• If the tape won’t load or eject, inspect and replace a broken or damaged belt (see below). If the belt is not faulty, the tape transport system may be damaged and need professional service.
  • If there is no audio, clean the heads with a head-cleaning tape. If the problem persists, have the video camera professionally service.
  • If the video camera damages tapes, remove the carriage door and use tweezers and canned air to remove any debris from the tape transport area. Clean the area with a head-cleaning tape. Replace a broken or worn capstan belt (see below).
  • If the picture pulls to the right in playback mode, remove the tape carriage door and remove any debris blocking the brake. If the brake is broken, replace it or have it replaced professionally.

Fix-It Tip

Video cameras are so expensive, fragile, and difficult for owners to work on that you should consider purchasing an extended service warranty, especially if the manufacturer’s warranty is for less than one year.

What Do I Need for Video Camera Repair?

Replacement parts are available from the manufacturer and aftermarket suppliers. Cleaning aids and some replacement parts may be available from local electronic stores. The tools you will need to fix a video camera include these:

  • Cotton swabs
  • Denatured alcohol
  • Pencil eraser
  • Artist’s brush
  • Head-cleaning tape
  • Screwdrivers
  • Tweezers
  • Canned air

What Are the Steps to Video Camera Repair?

 Video Camera Repair

Carefully disassemble the video camera and keep track of parts.

Disassemble a video camera:

  1. Disconnect the power source.
  2. Remove the tape carriage door by first removing any screws securing the door cover. Slide the cover upward, then pull it off.
  3. Turn over the unit. Remove all screws holding the housing together, then lift off the housing. If wires link the housing to the rest of the video camera, disconnect and mark them for easier reassembly.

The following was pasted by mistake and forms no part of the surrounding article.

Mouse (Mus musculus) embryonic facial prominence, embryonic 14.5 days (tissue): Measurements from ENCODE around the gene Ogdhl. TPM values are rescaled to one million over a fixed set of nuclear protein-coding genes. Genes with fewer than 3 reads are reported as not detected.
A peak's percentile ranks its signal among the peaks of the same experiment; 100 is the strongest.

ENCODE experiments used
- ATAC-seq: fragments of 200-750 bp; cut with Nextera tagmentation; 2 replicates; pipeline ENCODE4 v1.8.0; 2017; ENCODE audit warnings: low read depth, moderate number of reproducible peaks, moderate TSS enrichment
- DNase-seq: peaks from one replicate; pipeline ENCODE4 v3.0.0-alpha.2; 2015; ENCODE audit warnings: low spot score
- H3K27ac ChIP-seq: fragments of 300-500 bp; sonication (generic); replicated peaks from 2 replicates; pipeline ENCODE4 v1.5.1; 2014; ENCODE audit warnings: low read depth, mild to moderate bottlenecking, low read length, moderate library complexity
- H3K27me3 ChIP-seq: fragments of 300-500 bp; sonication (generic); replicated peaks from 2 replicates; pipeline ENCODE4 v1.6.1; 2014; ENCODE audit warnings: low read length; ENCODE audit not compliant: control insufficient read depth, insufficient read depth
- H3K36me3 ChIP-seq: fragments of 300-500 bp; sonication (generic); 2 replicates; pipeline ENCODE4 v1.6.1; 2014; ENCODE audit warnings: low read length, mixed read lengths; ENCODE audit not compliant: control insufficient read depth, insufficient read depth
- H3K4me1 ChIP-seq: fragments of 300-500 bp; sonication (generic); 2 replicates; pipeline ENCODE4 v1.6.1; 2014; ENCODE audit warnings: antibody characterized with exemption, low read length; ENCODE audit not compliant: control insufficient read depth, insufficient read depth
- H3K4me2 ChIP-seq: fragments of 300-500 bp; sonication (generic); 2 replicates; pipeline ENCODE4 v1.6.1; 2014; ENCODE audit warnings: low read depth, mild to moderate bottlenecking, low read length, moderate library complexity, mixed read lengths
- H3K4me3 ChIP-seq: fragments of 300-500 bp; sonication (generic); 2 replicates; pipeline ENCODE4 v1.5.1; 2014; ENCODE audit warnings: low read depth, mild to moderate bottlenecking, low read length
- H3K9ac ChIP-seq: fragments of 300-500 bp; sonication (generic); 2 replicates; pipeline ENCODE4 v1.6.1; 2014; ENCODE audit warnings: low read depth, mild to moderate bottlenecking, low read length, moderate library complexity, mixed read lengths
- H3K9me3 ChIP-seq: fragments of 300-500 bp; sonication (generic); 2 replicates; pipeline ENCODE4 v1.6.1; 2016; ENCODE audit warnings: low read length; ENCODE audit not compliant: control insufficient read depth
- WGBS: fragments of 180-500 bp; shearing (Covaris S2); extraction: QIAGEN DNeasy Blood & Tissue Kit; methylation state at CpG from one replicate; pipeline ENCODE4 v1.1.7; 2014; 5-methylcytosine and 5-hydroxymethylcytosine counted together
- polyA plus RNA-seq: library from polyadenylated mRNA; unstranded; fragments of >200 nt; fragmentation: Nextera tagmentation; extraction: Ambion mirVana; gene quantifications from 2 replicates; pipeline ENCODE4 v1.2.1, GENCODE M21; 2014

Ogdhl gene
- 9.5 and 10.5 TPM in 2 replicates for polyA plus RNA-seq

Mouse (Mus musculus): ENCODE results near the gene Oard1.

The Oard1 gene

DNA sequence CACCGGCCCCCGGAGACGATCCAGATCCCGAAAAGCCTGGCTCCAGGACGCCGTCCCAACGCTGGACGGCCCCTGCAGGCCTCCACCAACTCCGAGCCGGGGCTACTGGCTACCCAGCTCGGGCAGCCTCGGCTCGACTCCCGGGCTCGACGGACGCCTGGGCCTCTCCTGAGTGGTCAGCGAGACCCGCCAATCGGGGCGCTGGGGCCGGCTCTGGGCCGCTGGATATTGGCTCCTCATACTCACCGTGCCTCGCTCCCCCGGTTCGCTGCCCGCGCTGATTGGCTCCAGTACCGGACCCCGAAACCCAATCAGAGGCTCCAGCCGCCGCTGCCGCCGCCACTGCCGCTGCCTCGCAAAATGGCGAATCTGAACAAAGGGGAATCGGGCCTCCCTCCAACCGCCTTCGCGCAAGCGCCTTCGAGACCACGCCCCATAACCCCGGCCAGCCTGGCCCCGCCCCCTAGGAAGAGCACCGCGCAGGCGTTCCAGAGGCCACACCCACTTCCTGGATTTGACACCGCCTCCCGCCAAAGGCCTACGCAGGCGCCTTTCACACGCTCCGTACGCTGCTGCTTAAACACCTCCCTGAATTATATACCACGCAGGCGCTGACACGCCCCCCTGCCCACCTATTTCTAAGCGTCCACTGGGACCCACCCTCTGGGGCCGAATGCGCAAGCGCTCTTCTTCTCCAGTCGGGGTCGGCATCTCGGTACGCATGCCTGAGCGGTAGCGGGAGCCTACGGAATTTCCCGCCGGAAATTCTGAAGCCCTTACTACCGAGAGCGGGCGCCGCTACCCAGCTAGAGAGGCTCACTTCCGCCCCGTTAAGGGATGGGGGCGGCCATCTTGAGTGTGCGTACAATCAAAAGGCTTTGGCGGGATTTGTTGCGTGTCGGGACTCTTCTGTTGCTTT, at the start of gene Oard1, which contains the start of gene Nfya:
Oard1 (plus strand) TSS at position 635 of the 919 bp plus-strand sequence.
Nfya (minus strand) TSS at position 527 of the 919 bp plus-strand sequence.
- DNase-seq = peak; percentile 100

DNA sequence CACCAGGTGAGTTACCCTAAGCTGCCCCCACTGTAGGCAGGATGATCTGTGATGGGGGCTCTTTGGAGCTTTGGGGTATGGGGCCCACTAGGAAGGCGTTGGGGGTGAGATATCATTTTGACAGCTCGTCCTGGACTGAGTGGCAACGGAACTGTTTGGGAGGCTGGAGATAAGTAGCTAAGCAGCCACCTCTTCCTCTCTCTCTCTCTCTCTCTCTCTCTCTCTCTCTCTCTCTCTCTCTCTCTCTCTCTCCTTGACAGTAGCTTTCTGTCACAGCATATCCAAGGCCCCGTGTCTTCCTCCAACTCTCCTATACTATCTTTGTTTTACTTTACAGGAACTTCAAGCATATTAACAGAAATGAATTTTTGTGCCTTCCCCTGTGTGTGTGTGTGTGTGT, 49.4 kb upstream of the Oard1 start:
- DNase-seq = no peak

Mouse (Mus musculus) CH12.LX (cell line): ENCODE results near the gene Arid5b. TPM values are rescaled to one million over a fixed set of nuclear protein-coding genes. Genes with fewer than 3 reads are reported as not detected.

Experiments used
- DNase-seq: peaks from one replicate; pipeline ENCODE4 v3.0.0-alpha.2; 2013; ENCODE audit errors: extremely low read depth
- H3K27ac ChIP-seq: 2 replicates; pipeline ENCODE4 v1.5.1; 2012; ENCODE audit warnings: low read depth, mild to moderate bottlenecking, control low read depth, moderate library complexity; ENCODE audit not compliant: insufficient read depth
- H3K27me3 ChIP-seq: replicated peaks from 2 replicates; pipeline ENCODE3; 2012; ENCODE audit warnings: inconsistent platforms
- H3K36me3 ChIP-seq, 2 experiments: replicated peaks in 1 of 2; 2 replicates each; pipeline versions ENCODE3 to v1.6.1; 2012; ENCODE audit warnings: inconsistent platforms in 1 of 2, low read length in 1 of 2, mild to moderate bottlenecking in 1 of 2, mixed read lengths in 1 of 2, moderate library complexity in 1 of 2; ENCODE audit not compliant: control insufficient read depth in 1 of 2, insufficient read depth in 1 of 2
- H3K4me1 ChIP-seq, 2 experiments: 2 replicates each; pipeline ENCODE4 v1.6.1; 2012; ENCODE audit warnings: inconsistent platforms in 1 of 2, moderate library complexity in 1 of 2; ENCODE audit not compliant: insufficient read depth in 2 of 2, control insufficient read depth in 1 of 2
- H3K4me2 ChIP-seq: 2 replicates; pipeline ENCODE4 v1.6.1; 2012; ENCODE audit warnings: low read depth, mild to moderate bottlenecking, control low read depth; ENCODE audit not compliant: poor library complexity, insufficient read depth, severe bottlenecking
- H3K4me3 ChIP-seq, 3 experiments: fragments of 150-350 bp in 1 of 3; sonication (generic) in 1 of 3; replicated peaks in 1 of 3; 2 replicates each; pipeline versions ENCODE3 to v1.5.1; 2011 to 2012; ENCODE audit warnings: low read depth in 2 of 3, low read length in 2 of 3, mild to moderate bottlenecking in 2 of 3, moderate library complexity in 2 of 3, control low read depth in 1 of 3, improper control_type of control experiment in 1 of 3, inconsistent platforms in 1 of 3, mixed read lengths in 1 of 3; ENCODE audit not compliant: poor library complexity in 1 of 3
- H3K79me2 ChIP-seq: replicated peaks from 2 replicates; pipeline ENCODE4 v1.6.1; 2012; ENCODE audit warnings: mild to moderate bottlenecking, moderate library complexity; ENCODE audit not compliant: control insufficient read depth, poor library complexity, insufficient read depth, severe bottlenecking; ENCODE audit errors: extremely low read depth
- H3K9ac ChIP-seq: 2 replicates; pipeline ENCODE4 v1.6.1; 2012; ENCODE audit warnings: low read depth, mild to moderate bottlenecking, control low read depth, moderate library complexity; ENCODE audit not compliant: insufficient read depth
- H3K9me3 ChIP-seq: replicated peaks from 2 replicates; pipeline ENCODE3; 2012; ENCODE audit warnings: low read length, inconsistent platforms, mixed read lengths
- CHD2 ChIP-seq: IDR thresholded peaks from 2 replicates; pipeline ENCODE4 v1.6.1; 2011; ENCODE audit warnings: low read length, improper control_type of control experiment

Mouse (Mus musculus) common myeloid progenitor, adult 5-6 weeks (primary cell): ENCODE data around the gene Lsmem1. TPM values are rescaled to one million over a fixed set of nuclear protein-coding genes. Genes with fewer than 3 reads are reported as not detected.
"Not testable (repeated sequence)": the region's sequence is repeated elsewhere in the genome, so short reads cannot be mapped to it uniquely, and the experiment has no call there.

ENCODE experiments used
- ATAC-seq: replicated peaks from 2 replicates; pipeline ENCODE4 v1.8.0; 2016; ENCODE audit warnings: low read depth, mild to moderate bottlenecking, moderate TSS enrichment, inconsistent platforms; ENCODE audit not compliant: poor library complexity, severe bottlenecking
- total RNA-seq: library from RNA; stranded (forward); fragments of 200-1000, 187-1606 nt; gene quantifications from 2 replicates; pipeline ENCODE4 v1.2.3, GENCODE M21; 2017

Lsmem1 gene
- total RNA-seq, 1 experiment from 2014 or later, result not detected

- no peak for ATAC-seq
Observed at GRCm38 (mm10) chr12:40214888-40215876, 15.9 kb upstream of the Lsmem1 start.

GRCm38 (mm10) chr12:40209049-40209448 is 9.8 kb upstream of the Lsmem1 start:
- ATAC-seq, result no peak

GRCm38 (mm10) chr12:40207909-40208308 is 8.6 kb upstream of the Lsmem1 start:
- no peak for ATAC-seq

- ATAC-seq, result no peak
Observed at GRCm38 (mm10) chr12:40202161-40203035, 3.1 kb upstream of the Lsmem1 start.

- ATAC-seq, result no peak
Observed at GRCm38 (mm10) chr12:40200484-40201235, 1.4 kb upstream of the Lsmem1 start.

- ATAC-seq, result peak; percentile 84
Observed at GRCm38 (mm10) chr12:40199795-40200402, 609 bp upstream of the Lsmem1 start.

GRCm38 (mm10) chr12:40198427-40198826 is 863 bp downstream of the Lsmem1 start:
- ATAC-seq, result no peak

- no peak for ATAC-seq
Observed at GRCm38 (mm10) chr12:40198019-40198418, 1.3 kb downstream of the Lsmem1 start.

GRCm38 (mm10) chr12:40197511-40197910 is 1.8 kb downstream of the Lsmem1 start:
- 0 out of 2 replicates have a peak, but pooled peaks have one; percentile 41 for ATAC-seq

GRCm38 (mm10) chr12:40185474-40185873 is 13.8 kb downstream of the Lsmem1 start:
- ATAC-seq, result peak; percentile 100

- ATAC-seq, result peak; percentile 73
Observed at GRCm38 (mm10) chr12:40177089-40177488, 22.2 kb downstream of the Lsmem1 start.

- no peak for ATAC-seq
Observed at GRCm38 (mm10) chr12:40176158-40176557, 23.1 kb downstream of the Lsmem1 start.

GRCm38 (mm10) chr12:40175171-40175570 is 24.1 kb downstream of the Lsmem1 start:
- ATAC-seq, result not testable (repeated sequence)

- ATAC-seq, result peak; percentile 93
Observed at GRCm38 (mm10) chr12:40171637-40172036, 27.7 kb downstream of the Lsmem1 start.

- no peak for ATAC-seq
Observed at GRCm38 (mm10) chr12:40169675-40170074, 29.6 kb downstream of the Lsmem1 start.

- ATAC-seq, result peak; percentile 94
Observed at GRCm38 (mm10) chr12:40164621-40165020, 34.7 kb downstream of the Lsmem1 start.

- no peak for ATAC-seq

4. Remove any screws securing the main circuit board, then carefully remove the circuit board.

Replace a video camera band brake:

  1. Disconnect the power source.
  2. Remove the tape carriage door and release the carriage.
  3. Remove clips or screws to free the brake and belt. If they are otherwise secured, have the unit serviced.
  4. Install a new brake with the felt side around the supply spool.
  5. Reassemble in reverse order.

Replace a video camera belt:

  1. Disconnect the power source.
  2. Turn over the unit. Remove all screws holding the housing together, then lift off the housing. If wires link the housing to the rest of video camera, disconnect and mark them for easier reassembly.
  3. Remove the belt if it is either worn or damaged.
  4. Wipe the new belt with denatured alcohol to remove any protective coating; let the belt dry.
  5. Thread the belt around the pulleys.
  6. Reassemble in reverse order.

Release a stuck video camera tape:

  1. Disconnect the power source.
  2. If the eject button fails, remove the housing and the main circuit board (see above).
  3. Remove screws or un-clip retainer clips securing the small circuit board and lift it out.
  4. Press the tape-carriage release lever near the top of the camera with a screwdriver and carefully remove the tape from the carriage.
  5. Use tweezers and an artist’s brush or canned air to remove any debris.
  6. Reassemble the video camera.

Fix-It Tip

For every few tapes you run through the video camera, use a head-cleaning tape to remove build-up on the record and playback heads. You can purchase a head-cleaning tape at an electronics store or wherever video cameras and video tapes are sold.